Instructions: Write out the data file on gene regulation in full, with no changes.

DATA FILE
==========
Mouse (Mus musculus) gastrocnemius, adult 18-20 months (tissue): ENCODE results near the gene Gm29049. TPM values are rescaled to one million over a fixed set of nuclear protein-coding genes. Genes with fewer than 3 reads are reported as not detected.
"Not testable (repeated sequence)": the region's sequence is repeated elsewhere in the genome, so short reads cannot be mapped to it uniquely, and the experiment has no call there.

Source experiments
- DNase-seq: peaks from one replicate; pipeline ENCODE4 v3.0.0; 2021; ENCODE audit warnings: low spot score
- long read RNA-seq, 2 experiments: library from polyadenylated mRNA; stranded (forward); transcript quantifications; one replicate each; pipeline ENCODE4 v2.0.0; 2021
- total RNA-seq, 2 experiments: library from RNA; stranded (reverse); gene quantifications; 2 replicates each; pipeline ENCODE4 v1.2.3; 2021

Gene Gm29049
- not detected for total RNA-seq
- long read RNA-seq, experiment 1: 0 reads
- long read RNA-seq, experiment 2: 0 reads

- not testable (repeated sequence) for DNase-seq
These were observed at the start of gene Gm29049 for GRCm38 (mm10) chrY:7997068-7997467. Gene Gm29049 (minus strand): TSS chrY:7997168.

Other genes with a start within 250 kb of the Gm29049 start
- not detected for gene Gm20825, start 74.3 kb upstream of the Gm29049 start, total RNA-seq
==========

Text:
Mouse (Mus musculus) gastrocnemius, adult 18-20 months (tissue): ENCODE results near the gene Gm29049. TPM values are rescaled to one million over a fixed set of nuclear protein-coding genes. Genes with fewer than 3 reads are reported as not detected.
"Not testable (repeated sequence)": the region's sequence is repeated elsewhere in the genome, so short reads cannot be mapped to it uniquely, and the experiment has no call there.

Source experiments
- DNase-seq: peaks from one replicate; pipeline ENCODE4 v3.0.0; 2021; ENCODE audit warnings: low spot score
- long read RNA-seq, 2 experiments: library from polyadenylated mRNA; stranded (forward); transcript quantifications; one replicate each; pipeline ENCODE4 v2.0.0; 2021
- total RNA-seq, 2 experiments: library from RNA; stranded (reverse); gene quantifications; 2 replicates each; pipeline ENCODE4 v1.2.3; 2021

Gene Gm29049
- not detected for total RNA-seq
- long read RNA-seq, experiment 1: 0 reads
- long read RNA-seq, experiment 2: 0 reads

- not testable (repeated sequence) for DNase-seq
These were observed at the start of gene Gm29049 for GRCm38 (mm10) chrY:7997068-7997467. Gene Gm29049 (minus strand): TSS chrY:7997168.

Other genes with a start within 250 kb of the Gm29049 start
- not detected for gene Gm20825, start 74.3 kb upstream of the Gm29049 start, total RNA-seq